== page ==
'The Math Chat Book'

Review by 
John D. Barrow
March 2001

The Math Chat Book

by Frank Morgan
Reviewed by John Barrow (Director of the Millennium Mathematics Project)

All the maths that's fit to print

"Math Chat" began as a live phone-in TV show in the USA, spawned a newspaper column and a website, and now it has produced a book. The whole project was the brainchild of Williams' College mathematician Frank Morgan and has both stimulated interest in maths across a broad range of the community and led to the formation of highly successful undergraduate research groups in mathematics (see Morgan's homepage at http://www.williams.edu/Mathematics for more details about all these programmes.).

This is the book of the film, as it were. It is a short and fast-moving trip through some of the most interesting problems and solutions to puzzles posed on the Math Chat show or phoned in by viewers. My favourite was the chapter devoted to the two-dimensional version of the soap bubble problem which challenges us to find the shapes which enclose a given area using the shortest boundary. In fact, the general solution is two overlapping circles that cut at 120 degrees - an analogue of the famous soap bubble problem. Remarkably, this solution was only found in 1993 by a group of undergraduates working in the Math Chat research programme. Subsequently, some of them went on to solve much harder problems in three dimensions.

Each chapter is a short episode of no more than four pages which is guaranteed to have you soon reaching for pencil and paper to solve a problem. Here are a few of the chapter lead-in problems to give you a taste for the eclectic style:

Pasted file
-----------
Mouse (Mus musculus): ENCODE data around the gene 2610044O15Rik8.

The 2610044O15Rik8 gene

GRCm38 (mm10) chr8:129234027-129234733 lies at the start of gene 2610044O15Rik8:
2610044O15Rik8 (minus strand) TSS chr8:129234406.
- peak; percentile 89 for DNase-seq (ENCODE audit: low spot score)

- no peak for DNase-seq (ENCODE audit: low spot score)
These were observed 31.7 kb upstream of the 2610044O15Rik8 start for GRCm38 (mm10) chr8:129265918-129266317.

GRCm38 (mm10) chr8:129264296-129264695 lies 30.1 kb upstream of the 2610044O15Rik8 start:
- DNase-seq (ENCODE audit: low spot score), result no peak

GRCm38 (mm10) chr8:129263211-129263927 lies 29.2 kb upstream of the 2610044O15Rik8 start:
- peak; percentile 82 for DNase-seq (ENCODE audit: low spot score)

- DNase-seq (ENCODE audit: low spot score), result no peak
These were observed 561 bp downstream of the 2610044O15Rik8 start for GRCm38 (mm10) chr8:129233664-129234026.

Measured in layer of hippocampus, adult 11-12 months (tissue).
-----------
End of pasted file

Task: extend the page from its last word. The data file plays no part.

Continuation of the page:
• Suppose every couple keeps having children until they have a girl and then stops. Assuming boys and girls are equally likely, will this produce more baby boys or more baby girls in the whole population?
  • John lives in an Atlantic coast state of the USA and Mary lives in a Pacific coast state. When talking on the telephone, they realised it was the same time in both locations. How could this have been possible?
  • What is the shortest road network connecting the four corners of a unit square (using straight lines)?
  • Take a bottle of milk with cream risen to the narrow tapered neck at the top of the bottle. Shake up the bottle so as to mix up the cream with the milk. Is the pressure on the bottom of the bottle more, less, or the same after mixing?
  • What 5 coin values would ensure that you never needed more than 5 coins to make up any value of cents (or pence) from 1 to 99? (Note that in the USA there are currently 1, 5, 10, 25, and 50 cent coins so currently you would need 8 coins to make every number up to 99 cents - for example 99 = 1x50 + 1x25 + 2x10 +4x1.)

This is an engaging little book which should inspire school and college students to have a go at challenging puzzles that soon lead to unsolved problems. You could even phone the TV show.

Book details:
The Math Chat Book
Frank Morgan
paperback - 111 pages (2000)
The Mathematical Association of America
ISBN 0-88385-530-5